Interdisciplinary team of Elon faculty and students publishes research on magnetic microspheres for biomedical applications
Associate professors Ben Evans (Physics) and Tonya Train (Biology) published alongside Julia Ronecker '13 (Biochemistry), David Han '18 (Engineering), Daniel Glass '10 (Engineering), and Alison Deatsch '13 (Physics) in Materials Science and Engineering: C.
The manuscript features the development and characterization of a new class of silicone magnetic microsphere. Magnetic microspheres are widely used in the biomedical community for isolating targeted cells, proteins, and biomolecules, as well as for performing in vitro diagnostics, probing micromechanical properties of cells and tissues, and in certain types of tissue engineering.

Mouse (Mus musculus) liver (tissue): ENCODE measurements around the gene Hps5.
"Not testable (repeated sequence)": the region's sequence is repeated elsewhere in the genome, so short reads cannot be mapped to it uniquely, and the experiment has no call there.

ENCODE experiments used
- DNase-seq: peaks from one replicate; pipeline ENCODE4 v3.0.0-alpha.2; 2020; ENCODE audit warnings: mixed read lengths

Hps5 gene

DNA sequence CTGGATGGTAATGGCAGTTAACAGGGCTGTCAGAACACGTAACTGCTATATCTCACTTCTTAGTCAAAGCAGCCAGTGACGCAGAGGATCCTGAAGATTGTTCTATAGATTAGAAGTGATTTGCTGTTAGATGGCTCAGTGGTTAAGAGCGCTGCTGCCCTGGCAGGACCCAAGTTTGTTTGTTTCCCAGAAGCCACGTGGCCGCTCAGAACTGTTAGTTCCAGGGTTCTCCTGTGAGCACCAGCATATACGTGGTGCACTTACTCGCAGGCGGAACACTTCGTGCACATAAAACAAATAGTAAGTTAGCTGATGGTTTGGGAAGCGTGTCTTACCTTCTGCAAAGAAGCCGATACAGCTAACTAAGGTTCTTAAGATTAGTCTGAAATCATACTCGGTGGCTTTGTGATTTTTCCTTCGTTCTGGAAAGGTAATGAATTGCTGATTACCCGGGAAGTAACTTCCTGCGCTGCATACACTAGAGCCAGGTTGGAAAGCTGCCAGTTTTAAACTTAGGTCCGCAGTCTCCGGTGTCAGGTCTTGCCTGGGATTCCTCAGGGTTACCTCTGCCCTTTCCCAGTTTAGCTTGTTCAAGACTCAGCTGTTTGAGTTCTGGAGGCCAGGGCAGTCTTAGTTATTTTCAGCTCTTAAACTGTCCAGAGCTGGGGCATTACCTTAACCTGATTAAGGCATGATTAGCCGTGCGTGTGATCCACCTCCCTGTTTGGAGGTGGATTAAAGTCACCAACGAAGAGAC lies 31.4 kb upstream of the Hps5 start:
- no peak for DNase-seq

Evans and his colleagues developed a new type of magnetic microsphere which provides tenfold more magnetic force than competing commercial products. The novel composition of the spheres results in a hundredfold reduction in the primary source of noise in certain types of medical diagnostic assays, potentially providing faster and earlier diagnosis of illness. In addition, the spheres are uniquely suited for the encapsulation and delivery of certain pharmaceuticals, suggesting utility in targeted chemotherapy treatments which may eliminate many of the side-effects of traditional chemotherapy.
This work was made possible by support from Faculty Research and Development, the Lumen Prize program, the Elon College Fellows, the Undergraduate Research Program and the Summer Undergraduate Research Experience.
The article is available online: http://www.sciencedirect.com/science/article/pii/S0928493116300923